Up from the Ashes: The Rise of the Steel Minimill in the United States

By Donald F. Barnett; Robert W. Crandall | Go to book overview

show no significant productivity growth and the other two evidence annual productivity growth of 2.0 and 3.9 percent. Wire rods exhibit large negative residuals after 1975 (when Raritan River and Georgetown's Texas plant began production). And reinforcing bars also show a large price break after 1975. Minimills appear to have driven prices down through competitive pressures arising in part from their greater productivity growth. A similar pattern is likely to emerge in the other products when the minimill assault is extended to them. The four integrated products, by contrast, show very little break in prices after 1975.


Summary

The development of new, lower-cost production technologies for electric furnaces and continuous billet casters has stimulated the startling recent growth in the minimill sector of the U.S. steel industry. The new plants' costs are decidedly lower than those of their integrated rivals.

International competition has proved devastating to the integrated companies, whose costs were rising relative to their more efficient foreign rivals' through 1985. The production costs of U.S. minimills have been very close to those in foreign minimills, and they have been declining in recent years. The minimills have been able to generate much larger productivity gains than the integrated firms and they have enjoyed much lower raw materials costs. They have been able to reduce prices and meet foreign competition--albeit at compressed profit margins in the 1980s--while the integrated firms often have not. As the U.S. dollar has fallen in 1986, the minimills have become virtually invulnerable to foreign competition, and the integrated producers have become more cost competitive.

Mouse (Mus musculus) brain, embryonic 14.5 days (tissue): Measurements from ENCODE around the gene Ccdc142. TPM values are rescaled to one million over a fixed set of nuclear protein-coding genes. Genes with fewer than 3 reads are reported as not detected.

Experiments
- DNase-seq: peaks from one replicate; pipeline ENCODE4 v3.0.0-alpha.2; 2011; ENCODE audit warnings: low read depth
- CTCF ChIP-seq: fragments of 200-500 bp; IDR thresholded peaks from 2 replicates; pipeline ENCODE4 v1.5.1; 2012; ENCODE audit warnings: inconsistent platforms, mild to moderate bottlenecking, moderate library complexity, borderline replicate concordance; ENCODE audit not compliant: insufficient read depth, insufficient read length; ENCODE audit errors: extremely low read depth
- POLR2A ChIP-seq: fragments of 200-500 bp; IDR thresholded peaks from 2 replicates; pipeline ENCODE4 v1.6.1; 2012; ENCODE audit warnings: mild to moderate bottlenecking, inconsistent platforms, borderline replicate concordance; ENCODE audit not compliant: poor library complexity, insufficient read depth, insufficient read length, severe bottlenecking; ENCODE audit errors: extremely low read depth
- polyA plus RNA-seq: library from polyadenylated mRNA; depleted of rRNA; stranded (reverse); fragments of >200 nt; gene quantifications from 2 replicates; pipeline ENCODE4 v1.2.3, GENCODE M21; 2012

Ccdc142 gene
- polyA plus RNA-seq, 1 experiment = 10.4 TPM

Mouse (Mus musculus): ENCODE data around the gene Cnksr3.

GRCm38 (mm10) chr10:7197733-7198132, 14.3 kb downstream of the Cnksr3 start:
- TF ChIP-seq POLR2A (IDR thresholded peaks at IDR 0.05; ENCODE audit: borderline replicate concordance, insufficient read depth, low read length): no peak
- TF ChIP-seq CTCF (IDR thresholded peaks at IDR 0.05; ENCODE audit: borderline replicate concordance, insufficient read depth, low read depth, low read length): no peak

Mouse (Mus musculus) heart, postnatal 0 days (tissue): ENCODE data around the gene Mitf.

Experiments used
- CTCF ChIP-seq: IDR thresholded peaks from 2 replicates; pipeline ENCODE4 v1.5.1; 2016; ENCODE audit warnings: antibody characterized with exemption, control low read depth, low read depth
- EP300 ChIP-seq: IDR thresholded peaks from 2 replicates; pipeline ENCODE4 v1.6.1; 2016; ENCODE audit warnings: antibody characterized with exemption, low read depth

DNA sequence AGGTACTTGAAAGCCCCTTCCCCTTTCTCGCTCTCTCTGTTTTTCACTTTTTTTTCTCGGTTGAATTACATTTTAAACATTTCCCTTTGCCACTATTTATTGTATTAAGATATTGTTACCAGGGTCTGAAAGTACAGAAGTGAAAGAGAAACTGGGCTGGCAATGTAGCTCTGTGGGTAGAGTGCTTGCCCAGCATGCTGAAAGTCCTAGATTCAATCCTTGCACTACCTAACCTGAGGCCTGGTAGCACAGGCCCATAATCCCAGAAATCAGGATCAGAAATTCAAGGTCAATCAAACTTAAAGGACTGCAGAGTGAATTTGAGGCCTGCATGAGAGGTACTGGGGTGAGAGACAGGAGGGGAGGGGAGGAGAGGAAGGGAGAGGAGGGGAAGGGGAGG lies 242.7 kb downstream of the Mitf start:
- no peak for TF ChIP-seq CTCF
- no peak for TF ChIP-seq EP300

-35-

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Up from the Ashes: The Rise of the Steel Minimill in the United States
Table of contents

Table of contents

  • Title Page iii
  • Board of Trustees v
  • Foreword vii
  • Contents ix
  • I- Two Distinct Industries 1
  • Summary 16
  • II- The Competitive Position of Minimills 18
  • Summary 35
  • III- The Decline of the Integrated Sector 36
  • Summary 55
  • IV- Changing Technology and the Minimills 56
  • Summary 70
  • V- Future Scrap and Electricity Supplies 71
  • Summary 94
  • VI- Industrial Policy- The Lessons from Steel 96
  • Appendix A- Tables 115
  • Appendix B- A Simulation Exercise- Scrap Availability for Electric Furnaces 126
  • Appendix C- A Model of the U.S. Iron and Steel Scrap Market 129
  • Index 133
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